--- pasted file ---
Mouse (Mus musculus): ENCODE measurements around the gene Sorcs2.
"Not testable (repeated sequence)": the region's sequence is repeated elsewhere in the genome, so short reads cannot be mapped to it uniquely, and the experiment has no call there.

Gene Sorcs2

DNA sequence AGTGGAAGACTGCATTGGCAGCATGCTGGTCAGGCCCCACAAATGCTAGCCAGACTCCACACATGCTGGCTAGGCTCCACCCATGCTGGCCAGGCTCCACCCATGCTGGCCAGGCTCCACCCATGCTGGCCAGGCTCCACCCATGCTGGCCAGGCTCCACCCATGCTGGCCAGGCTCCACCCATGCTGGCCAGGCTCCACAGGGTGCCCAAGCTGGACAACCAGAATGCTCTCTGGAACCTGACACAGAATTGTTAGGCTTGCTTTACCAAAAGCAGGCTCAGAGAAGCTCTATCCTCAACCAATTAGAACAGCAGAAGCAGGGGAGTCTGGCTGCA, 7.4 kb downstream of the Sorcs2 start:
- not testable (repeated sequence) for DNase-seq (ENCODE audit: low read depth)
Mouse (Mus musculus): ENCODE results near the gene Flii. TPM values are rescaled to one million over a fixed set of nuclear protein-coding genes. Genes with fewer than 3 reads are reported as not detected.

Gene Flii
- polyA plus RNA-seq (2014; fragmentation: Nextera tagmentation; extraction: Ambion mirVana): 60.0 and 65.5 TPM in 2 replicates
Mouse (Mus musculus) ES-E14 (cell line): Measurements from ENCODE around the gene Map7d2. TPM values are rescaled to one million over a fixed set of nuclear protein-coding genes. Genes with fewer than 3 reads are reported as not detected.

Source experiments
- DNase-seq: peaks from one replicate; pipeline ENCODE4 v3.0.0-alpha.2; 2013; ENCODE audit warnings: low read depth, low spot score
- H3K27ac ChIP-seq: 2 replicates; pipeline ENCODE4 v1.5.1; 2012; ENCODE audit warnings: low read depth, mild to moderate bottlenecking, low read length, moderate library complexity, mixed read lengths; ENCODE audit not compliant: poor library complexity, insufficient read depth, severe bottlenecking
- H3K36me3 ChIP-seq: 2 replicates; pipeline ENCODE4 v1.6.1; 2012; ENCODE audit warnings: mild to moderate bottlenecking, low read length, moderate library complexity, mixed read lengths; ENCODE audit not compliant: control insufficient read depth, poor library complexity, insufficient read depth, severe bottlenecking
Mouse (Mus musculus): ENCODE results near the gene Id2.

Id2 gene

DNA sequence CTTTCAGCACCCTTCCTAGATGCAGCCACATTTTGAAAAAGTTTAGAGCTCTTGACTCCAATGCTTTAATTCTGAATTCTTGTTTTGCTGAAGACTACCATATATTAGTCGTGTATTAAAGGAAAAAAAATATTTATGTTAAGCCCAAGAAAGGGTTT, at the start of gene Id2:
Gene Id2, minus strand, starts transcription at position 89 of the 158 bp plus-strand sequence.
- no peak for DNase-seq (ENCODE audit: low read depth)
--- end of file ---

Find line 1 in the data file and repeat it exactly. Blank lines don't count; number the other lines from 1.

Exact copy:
Mouse (Mus musculus): ENCODE measurements around the gene Sorcs2.